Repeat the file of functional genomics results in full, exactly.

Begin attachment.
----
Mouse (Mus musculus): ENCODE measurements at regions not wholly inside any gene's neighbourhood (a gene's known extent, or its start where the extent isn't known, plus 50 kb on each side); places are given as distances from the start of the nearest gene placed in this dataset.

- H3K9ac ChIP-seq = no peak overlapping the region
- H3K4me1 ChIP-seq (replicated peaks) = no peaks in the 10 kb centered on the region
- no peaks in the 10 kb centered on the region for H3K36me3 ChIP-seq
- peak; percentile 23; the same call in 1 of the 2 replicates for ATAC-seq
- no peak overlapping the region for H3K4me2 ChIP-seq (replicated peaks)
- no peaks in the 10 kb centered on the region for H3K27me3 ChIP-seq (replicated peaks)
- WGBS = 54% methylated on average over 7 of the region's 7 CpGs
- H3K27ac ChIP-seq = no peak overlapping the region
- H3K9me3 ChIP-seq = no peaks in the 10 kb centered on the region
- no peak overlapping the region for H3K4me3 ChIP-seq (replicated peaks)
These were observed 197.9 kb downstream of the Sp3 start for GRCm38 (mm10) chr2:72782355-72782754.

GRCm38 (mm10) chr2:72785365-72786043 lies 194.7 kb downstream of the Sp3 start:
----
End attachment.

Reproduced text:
Mouse (Mus musculus): ENCODE measurements at regions not wholly inside any gene's neighbourhood (a gene's known extent, or its start where the extent isn't known, plus 50 kb on each side); places are given as distances from the start of the nearest gene placed in this dataset.

- H3K9ac ChIP-seq = no peak overlapping the region
- H3K4me1 ChIP-seq (replicated peaks) = no peaks in the 10 kb centered on the region
- no peaks in the 10 kb centered on the region for H3K36me3 ChIP-seq
- peak; percentile 23; the same call in 1 of the 2 replicates for ATAC-seq
- no peak overlapping the region for H3K4me2 ChIP-seq (replicated peaks)
- no peaks in the 10 kb centered on the region for H3K27me3 ChIP-seq (replicated peaks)
- WGBS = 54% methylated on average over 7 of the region's 7 CpGs
- H3K27ac ChIP-seq = no peak overlapping the region
- H3K9me3 ChIP-seq = no peaks in the 10 kb centered on the region
- no peak overlapping the region for H3K4me3 ChIP-seq (replicated peaks)
These were observed 197.9 kb downstream of the Sp3 start for GRCm38 (mm10) chr2:72782355-72782754.

GRCm38 (mm10) chr2:72785365-72786043 lies 194.7 kb downstream of the Sp3 start: